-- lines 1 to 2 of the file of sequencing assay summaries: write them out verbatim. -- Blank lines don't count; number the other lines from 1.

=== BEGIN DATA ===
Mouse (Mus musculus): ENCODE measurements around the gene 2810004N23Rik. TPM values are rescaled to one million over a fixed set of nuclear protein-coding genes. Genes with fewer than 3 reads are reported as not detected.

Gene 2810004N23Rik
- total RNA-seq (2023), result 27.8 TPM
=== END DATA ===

Mouse (Mus musculus): ENCODE measurements around the gene 2810004N23Rik. TPM values are rescaled to one million over a fixed set of nuclear protein-coding genes. Genes with fewer than 3 reads are reported as not detected.

Gene 2810004N23Rik